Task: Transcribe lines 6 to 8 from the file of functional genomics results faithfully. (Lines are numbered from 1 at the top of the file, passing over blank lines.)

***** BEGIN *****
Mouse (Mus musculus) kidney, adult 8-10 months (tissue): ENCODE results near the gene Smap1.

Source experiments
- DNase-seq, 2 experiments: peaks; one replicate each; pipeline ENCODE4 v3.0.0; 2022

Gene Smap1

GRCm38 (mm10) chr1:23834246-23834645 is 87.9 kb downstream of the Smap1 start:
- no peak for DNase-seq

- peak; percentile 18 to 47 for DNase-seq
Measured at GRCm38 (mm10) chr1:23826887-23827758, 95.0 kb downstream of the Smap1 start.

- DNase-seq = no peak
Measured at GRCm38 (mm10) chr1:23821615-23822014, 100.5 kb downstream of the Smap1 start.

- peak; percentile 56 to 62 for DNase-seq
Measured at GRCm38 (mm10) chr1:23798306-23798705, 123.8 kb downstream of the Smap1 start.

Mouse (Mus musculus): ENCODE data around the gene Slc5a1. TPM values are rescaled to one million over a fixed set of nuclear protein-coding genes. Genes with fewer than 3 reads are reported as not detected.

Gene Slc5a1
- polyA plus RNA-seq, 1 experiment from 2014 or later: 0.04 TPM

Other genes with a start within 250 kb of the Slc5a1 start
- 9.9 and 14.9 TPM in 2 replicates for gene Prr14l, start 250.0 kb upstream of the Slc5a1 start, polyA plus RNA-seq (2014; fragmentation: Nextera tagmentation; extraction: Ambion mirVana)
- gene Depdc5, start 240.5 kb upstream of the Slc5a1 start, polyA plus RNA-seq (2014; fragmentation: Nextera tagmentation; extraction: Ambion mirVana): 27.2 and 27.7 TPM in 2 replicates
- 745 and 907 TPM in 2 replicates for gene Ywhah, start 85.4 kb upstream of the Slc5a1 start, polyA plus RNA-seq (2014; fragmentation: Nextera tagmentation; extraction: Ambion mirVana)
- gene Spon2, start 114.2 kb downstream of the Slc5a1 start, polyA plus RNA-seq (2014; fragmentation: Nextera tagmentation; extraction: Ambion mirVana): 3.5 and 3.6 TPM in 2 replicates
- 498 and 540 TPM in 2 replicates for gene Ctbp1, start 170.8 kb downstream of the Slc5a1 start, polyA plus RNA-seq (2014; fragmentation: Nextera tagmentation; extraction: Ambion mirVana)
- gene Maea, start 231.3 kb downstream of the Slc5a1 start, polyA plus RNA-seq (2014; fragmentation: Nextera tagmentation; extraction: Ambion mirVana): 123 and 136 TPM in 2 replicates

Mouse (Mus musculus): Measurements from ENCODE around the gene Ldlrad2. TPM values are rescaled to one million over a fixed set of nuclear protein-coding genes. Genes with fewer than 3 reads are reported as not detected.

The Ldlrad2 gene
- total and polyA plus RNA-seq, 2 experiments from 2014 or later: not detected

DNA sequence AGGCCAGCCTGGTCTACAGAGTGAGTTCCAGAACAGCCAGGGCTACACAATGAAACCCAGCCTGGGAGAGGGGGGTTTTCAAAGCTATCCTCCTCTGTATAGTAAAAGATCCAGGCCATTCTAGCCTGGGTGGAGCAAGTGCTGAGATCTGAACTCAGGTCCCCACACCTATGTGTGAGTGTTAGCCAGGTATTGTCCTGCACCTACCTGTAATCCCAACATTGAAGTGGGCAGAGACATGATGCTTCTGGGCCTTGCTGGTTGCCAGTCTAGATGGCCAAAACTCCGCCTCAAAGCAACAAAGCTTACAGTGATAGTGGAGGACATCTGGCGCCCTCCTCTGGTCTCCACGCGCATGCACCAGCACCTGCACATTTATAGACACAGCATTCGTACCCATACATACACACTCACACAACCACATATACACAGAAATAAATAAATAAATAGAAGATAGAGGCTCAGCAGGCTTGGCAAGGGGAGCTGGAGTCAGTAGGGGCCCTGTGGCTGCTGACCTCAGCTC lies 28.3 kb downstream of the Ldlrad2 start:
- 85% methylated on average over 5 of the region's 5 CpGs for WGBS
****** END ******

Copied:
- no peak for DNase-seq

- peak; percentile 18 to 47 for DNase-seq
Measured at GRCm38 (mm10) chr1:23826887-23827758, 95.0 kb downstream of the Smap1 start.